Religious freedom is a right but not an absolute one, Europe's top court said Tuesday, ruling that British Airways discriminated against a devoutly Christian employee by making her remove her crucifix, but backing a U.K. charity that fired a marriage counselor who refused to give sex therapy to gay couples.
In judgments welcomed by civil liberties groups but condemned by religious advocates, the European Court of Human Rights said freedom of religion is "an essential part of the identity of believers and one of the foundations of pluralistic, democratic societies."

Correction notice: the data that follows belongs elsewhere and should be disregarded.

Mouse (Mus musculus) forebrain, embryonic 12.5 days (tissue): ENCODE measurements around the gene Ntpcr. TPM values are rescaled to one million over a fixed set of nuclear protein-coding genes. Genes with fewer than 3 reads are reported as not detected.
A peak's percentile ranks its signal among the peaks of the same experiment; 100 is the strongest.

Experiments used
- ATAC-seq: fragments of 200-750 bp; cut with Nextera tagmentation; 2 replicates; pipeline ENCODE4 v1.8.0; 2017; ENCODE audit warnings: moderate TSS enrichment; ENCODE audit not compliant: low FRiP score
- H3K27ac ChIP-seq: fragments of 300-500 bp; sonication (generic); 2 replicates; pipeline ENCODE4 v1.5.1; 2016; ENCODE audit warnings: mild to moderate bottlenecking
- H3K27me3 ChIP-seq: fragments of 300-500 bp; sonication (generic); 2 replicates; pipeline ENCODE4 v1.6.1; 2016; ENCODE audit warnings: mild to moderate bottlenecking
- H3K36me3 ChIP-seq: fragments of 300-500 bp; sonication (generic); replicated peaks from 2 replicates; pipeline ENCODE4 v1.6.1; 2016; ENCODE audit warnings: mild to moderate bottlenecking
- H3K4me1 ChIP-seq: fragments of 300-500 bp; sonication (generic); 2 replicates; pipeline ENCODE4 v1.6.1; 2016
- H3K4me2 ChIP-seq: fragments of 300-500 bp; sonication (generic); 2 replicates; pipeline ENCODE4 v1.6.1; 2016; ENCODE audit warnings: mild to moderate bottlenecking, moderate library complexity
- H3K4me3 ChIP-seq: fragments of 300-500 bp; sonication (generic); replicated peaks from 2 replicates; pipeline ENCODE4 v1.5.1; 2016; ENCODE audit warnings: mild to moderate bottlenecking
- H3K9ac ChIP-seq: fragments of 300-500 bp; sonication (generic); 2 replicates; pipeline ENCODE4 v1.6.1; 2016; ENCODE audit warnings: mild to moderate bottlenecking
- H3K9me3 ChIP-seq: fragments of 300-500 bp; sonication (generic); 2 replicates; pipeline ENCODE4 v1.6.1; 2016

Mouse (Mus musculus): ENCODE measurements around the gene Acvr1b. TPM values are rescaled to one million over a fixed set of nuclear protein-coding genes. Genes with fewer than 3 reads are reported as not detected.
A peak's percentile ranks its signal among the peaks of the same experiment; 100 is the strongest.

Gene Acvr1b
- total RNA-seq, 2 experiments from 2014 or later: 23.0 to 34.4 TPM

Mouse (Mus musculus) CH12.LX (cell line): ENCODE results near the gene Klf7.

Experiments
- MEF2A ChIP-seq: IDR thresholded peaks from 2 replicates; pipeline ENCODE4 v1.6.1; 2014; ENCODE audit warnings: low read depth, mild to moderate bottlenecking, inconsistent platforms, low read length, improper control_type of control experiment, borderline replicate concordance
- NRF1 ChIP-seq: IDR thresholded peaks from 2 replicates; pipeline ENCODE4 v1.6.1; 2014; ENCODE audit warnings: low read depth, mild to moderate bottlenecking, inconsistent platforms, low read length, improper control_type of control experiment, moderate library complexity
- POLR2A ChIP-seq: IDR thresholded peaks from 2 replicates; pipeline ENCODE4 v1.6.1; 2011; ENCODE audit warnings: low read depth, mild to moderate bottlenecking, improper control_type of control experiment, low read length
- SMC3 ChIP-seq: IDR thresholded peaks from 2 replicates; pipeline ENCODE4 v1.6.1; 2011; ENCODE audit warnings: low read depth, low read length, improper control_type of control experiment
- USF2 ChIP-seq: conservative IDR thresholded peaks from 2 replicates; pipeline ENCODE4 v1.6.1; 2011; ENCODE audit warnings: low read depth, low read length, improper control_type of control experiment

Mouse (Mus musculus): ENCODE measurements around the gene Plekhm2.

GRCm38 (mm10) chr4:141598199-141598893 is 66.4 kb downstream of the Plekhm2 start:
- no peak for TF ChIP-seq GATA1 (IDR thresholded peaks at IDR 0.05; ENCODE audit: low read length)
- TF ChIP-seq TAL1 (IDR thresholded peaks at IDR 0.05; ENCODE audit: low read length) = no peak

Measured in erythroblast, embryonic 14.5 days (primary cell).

"However, where an individual's religious observance impinges on the rights of others, some restrictions can be made," the court said.
The court's judges, by a five-two margin, backed a claim by BA check-in clerk Nadia Eweida, who sparked a national debate in Britain over religion when she was sent home in November 2006 for refusing to remove a small silver crucifix to comply with rules banning employees from wearing visible religious symbols.
BA eventually changed its policy and Eweida returned to work, but she pursued a claim of religious discrimination, seeking damages and compensation for lost wages.